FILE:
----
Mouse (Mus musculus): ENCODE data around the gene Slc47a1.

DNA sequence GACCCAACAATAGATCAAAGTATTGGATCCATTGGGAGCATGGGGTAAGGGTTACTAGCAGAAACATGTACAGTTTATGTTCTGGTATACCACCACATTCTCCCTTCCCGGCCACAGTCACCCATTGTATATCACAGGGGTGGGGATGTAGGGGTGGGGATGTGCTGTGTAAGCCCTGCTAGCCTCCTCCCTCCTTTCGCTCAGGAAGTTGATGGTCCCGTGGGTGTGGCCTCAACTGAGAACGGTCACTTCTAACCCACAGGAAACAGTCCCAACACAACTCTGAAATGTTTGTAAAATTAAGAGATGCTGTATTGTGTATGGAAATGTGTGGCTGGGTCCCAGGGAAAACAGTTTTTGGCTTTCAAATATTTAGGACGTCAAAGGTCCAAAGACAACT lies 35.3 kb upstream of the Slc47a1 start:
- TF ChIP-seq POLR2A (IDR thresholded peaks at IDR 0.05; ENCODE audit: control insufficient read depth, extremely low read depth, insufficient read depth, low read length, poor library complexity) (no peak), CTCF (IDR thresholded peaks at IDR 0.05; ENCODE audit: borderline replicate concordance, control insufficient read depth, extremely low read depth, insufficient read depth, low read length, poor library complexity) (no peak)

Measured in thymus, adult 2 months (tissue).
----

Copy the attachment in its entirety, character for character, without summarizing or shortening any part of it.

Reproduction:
Mouse (Mus musculus): ENCODE data around the gene Slc47a1.

DNA sequence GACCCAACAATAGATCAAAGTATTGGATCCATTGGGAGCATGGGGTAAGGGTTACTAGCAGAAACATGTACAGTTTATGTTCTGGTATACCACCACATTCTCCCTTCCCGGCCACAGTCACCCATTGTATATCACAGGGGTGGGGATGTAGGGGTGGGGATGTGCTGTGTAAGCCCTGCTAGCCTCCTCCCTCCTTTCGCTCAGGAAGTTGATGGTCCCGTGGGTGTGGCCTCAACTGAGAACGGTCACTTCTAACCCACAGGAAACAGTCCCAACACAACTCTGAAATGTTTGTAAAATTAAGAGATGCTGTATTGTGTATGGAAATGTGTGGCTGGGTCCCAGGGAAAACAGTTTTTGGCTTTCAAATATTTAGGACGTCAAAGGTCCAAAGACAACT lies 35.3 kb upstream of the Slc47a1 start:
- TF ChIP-seq POLR2A (IDR thresholded peaks at IDR 0.05; ENCODE audit: control insufficient read depth, extremely low read depth, insufficient read depth, low read length, poor library complexity) (no peak), CTCF (IDR thresholded peaks at IDR 0.05; ENCODE audit: borderline replicate concordance, control insufficient read depth, extremely low read depth, insufficient read depth, low read length, poor library complexity) (no peak)

Measured in thymus, adult 2 months (tissue).